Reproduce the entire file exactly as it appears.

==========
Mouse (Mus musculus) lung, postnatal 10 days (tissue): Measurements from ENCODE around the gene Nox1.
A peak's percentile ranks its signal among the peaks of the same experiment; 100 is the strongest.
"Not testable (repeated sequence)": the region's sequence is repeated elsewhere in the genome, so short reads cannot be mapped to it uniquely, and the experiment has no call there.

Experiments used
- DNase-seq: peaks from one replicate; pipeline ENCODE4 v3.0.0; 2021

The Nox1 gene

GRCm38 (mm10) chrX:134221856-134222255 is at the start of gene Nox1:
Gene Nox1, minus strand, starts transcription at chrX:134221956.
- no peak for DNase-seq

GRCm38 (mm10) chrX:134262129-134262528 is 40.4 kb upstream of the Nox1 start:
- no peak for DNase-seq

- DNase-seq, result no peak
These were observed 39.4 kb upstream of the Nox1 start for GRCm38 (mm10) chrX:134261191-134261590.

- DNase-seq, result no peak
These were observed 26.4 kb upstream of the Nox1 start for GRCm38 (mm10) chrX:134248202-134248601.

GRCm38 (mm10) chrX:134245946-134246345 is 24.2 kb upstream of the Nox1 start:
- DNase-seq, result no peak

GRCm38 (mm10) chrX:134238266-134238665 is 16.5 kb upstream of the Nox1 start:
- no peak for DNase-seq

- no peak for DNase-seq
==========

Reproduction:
Mouse (Mus musculus) lung, postnatal 10 days (tissue): Measurements from ENCODE around the gene Nox1.
A peak's percentile ranks its signal among the peaks of the same experiment; 100 is the strongest.
"Not testable (repeated sequence)": the region's sequence is repeated elsewhere in the genome, so short reads cannot be mapped to it uniquely, and the experiment has no call there.

Experiments used
- DNase-seq: peaks from one replicate; pipeline ENCODE4 v3.0.0; 2021

The Nox1 gene

GRCm38 (mm10) chrX:134221856-134222255 is at the start of gene Nox1:
Gene Nox1, minus strand, starts transcription at chrX:134221956.
- no peak for DNase-seq

GRCm38 (mm10) chrX:134262129-134262528 is 40.4 kb upstream of the Nox1 start:
- no peak for DNase-seq

- DNase-seq, result no peak
These were observed 39.4 kb upstream of the Nox1 start for GRCm38 (mm10) chrX:134261191-134261590.

- DNase-seq, result no peak
These were observed 26.4 kb upstream of the Nox1 start for GRCm38 (mm10) chrX:134248202-134248601.

GRCm38 (mm10) chrX:134245946-134246345 is 24.2 kb upstream of the Nox1 start:
- DNase-seq, result no peak

GRCm38 (mm10) chrX:134238266-134238665 is 16.5 kb upstream of the Nox1 start:
- no peak for DNase-seq

- no peak for DNase-seq